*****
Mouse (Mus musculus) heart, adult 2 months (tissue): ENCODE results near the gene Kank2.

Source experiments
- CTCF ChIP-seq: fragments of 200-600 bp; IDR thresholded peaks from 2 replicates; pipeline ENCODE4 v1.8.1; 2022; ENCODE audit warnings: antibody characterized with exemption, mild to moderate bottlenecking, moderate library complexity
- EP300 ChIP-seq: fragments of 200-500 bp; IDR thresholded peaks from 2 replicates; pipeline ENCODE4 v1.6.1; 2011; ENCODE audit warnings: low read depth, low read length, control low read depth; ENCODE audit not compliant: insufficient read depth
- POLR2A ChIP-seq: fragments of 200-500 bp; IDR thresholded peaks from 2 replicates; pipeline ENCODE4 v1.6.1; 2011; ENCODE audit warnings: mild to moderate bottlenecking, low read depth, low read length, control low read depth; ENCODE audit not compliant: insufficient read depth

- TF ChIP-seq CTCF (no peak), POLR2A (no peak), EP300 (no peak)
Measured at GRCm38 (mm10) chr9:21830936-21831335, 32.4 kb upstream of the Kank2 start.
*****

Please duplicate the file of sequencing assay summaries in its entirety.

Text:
Mouse (Mus musculus) heart, adult 2 months (tissue): ENCODE results near the gene Kank2.

Source experiments
- CTCF ChIP-seq: fragments of 200-600 bp; IDR thresholded peaks from 2 replicates; pipeline ENCODE4 v1.8.1; 2022; ENCODE audit warnings: antibody characterized with exemption, mild to moderate bottlenecking, moderate library complexity
- EP300 ChIP-seq: fragments of 200-500 bp; IDR thresholded peaks from 2 replicates; pipeline ENCODE4 v1.6.1; 2011; ENCODE audit warnings: low read depth, low read length, control low read depth; ENCODE audit not compliant: insufficient read depth
- POLR2A ChIP-seq: fragments of 200-500 bp; IDR thresholded peaks from 2 replicates; pipeline ENCODE4 v1.6.1; 2011; ENCODE audit warnings: mild to moderate bottlenecking, low read depth, low read length, control low read depth; ENCODE audit not compliant: insufficient read depth

- TF ChIP-seq CTCF (no peak), POLR2A (no peak), EP300 (no peak)
Measured at GRCm38 (mm10) chr9:21830936-21831335, 32.4 kb upstream of the Kank2 start.